"Yojimbo" means "bodyguard" in Japanese.
George Lucas, a known Kurosawa fan, filmed Star Wars: Episode IV - A New Hope under the false name 'Blue Harvest' to maintain secrecy and to make an inside reference to his favorite director, Akira Kurosawa and Dashiell Hammett 's novel.
Akira Kurosawa challenged his assistant directors to come up with an image for the film to let Sanjuro know he was entering a bad town. He shot down all of their ideas, since all of them had already been done. Kurosawa himself then came up with the idea of the dog carrying the human hand.
Akira Kurosawa told Toshirô Mifune that his character was like a wolf or a dog and told Tatsuya Nakadai that his character was like a snake. Inspired by this direction, Mifune came up with Sanjuro's trademark shoulder twitch, similar to the way a dog or wolf tries to get off fleas.
Tatsuya Nakadai, who plays the flamboyant, pistol-waving Unosuke here, also plays the main villain role in the Yojimbo sequel, Sanjuro.
Yojimbo is an uncredited film version of Dashiell Hammett's novel 'Red Harvest', which has yet to be filmed. Red Harvest is about a detective who comes to a small city and sets two sides of a gang war against one another until both gangs are almost completely wiped out. The scenes where Toshirô Mifune's character is held and beaten, however, was taken from Hammett's novel The Glass Key, which has been adapted for the screen twice.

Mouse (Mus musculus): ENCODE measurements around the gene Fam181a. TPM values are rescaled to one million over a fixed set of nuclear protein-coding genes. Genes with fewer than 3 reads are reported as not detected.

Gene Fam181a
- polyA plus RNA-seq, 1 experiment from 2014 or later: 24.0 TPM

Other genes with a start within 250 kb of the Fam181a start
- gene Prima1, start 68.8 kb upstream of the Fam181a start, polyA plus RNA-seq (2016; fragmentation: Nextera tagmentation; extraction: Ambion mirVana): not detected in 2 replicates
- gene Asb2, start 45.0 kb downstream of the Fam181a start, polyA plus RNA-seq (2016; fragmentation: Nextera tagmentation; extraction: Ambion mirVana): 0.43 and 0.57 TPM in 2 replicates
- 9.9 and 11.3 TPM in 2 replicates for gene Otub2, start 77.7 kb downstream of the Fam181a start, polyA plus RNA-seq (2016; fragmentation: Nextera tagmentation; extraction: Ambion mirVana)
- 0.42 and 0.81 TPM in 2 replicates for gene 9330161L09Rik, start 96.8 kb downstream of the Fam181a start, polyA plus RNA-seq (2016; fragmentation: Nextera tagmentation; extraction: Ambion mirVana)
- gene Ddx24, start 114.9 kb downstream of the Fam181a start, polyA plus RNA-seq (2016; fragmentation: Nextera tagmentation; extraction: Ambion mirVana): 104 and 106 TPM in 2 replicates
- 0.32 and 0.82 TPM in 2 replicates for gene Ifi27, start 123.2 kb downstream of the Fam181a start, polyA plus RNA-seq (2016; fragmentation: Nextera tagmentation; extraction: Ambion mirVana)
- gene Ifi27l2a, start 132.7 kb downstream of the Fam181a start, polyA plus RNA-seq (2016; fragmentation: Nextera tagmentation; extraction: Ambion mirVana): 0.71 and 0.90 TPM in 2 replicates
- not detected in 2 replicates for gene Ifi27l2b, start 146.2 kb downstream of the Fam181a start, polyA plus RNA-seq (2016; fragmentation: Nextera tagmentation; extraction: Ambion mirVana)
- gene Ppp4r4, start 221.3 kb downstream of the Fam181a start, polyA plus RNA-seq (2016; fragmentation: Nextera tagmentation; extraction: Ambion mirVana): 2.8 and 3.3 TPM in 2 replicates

In one scene, the samurai shows incredible skill at knife-throwing by impaling a blowing leaf against a wooden floor. This was accomplished by running the shot backwards. In the frame before the knife hits the leaf, you can see a slit in the leaf the same size and at the exact point where the knife penetrates it a frame later.
Later remade as A Fistful of Dollars (American title 'A Fist Full of Dollars ' with Clint Eastwood and remade as Last Man Standing with Bruce Willis.
The massive amount of dust seen in the film being blown about the wind was actually imported by the truckload from an abandoned firing range. When the wind-machines started, it was nearly impossible for the actors to keep their eyes open because they were being engulfed in the dust. When Tatsuya Nakadai 's death scene, shot over the course of three days, with the combination of the fake blood and the blowing dust, made him break out in hives that lasted for weeks after filming.